David Estringel

Blue Light

Leaning against an old Chevrolet on Maudlin Street, I smoke a cigarette—hard—chuckling at the hisses and howls of alley cats beneath the butcher shop’s broken neon sign. They flick their tails and prowl about, pestering fellas headed home to cold wives and cold dinners, straight from the misery of their long evening shifts. Persistent, with purrs and claws—smooth as cream— they graze oily pant legs (and thighs) for want of a rub…or two. Tossing my smoke at the sidewalk—a cherry-bomb explosion drawing the glow of hungry eyes—a young, new one to the corner catches my eye, preening her strawberry-yellow hair, distracted by night shadows that stretch and duck in the periphery. I light another smoke and call her over with a “Psst,” motioning with my hand, as tracers from a flaming tip pull heads from her pounce in unison, to and fro. Cautiously, she turns to me, as the sign overhead begins to flicker blue, casting a harsh pallor upon angled faces with its undead light. Calling her over, again, she slowly heads my way—eyes shining and features soft. “What’s tonight’s special?” I ask, as she pulls the cigarette from my newly shaken fingers and takes a drag. Letting out a long sigh, she blows a steady stream of spite—sweet—into my face, and jabs, “A pound of flesh with a side of soul. Hungry?” looking as if she’d heard that line one too many times. “Nah,” I answered (a burn taking over my cheeks), “not tonight.” Then I turned and walked away down Maudlin Street—not looking back—wishing I knew her name, loving her.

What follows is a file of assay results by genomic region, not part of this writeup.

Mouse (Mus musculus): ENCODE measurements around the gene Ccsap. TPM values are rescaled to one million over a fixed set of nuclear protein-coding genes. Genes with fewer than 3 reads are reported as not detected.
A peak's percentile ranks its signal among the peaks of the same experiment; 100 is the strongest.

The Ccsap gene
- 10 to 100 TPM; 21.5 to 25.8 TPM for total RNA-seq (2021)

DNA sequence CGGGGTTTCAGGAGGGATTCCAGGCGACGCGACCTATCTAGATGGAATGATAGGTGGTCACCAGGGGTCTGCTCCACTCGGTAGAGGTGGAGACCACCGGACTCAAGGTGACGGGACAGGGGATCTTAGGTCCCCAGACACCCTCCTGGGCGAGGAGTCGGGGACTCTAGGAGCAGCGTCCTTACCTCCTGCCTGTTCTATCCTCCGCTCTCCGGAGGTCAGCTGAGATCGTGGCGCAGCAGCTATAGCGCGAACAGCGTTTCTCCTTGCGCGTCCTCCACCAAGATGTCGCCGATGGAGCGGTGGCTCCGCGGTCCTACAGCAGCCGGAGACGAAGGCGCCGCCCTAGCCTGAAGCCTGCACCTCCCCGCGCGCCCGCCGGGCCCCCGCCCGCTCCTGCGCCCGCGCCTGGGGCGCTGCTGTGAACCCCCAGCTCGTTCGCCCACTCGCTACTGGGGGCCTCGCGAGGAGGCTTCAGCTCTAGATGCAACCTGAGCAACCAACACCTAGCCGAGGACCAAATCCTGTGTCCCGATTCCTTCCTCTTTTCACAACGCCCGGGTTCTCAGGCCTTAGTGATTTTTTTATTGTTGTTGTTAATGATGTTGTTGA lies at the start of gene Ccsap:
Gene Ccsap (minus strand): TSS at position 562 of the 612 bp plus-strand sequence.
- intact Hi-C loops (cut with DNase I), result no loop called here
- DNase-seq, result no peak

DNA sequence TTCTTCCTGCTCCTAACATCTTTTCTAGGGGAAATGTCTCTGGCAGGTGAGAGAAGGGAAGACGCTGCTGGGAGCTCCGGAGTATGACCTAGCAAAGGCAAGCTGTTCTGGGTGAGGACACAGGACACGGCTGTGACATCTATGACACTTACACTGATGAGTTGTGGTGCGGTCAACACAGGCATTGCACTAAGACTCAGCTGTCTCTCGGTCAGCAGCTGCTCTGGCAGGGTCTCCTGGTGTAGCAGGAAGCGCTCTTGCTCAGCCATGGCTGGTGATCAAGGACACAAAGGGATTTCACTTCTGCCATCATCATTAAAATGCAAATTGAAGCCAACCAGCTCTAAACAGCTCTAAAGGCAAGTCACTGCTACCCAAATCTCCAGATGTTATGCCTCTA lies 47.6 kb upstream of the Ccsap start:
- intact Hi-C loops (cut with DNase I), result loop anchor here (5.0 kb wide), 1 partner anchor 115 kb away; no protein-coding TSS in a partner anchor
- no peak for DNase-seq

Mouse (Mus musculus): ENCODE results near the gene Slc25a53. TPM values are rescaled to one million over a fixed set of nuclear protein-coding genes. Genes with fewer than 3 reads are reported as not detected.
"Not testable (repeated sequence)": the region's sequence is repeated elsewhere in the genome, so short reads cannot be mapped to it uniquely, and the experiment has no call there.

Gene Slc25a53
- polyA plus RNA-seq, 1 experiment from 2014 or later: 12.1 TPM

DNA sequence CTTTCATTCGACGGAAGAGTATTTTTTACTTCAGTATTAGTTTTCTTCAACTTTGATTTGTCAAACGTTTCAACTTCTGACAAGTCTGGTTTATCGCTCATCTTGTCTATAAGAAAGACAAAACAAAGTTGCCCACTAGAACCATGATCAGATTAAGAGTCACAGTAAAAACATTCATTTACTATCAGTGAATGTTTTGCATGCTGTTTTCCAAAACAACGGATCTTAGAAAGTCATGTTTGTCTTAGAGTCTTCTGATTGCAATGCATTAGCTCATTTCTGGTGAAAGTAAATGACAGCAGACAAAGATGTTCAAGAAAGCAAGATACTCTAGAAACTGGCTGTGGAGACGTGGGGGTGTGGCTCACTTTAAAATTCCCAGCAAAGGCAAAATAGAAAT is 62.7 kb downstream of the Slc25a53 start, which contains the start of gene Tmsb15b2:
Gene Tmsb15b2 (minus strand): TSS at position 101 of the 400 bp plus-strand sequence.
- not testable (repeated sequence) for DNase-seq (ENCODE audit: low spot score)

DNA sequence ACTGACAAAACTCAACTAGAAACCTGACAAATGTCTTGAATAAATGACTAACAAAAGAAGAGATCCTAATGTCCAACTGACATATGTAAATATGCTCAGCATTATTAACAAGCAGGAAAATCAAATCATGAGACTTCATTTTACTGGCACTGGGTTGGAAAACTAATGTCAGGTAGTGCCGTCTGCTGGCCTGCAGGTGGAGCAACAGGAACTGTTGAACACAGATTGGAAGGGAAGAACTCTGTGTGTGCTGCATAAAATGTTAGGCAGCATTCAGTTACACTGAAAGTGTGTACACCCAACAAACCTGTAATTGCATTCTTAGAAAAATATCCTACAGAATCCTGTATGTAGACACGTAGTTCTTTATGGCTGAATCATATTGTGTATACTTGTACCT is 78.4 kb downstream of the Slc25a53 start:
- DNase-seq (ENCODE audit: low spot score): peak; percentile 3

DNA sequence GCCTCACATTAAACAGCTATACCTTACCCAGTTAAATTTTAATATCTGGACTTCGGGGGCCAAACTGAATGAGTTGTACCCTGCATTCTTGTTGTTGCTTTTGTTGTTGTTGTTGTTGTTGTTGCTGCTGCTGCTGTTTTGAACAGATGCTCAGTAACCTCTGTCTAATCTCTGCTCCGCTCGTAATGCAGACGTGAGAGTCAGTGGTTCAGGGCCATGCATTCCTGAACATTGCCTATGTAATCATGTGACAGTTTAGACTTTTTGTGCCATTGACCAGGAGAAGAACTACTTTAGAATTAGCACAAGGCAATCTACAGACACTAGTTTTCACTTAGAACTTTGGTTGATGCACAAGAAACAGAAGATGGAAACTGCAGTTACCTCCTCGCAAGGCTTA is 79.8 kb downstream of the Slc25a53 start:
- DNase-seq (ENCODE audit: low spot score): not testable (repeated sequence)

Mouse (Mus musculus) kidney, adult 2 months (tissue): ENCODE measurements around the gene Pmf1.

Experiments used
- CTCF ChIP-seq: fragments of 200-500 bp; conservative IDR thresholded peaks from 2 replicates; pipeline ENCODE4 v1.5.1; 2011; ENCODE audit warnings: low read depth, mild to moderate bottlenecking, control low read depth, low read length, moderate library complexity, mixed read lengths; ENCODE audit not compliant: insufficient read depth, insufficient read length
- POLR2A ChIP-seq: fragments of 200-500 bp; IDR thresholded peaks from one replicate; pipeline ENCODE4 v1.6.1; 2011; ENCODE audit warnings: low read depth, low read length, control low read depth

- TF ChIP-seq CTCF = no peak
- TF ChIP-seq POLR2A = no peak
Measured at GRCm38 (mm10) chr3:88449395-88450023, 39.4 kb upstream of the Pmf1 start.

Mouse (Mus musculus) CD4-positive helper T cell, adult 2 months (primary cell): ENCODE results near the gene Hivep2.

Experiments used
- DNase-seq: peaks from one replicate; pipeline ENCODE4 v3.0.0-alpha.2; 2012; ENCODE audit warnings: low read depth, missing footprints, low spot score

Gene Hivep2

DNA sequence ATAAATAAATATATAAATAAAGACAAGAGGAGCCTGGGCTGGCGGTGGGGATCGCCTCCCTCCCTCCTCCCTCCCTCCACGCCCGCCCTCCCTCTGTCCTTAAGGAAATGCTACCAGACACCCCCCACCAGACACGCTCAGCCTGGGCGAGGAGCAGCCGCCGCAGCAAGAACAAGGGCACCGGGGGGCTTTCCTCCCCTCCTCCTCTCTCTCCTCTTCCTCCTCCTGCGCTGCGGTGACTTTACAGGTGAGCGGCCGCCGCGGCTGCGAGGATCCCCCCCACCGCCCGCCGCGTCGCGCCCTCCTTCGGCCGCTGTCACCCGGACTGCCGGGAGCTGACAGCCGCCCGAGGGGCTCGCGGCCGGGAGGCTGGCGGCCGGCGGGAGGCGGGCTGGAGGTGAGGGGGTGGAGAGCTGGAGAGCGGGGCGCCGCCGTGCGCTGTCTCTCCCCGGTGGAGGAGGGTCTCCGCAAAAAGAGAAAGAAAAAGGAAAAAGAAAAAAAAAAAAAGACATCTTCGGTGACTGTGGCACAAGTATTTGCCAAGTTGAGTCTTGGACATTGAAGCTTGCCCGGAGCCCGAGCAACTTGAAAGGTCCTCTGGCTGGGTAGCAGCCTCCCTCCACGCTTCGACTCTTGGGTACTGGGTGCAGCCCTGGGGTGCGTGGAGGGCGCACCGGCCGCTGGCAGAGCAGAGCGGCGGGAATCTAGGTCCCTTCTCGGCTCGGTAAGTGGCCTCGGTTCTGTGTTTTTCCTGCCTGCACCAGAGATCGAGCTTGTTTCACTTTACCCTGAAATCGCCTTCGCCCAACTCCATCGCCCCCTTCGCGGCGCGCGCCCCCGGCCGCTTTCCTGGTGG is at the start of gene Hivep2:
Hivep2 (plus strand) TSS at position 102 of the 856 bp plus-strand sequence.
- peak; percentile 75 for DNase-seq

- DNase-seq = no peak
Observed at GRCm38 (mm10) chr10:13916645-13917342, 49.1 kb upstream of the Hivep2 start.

***

Originally published in Terror House Magazine

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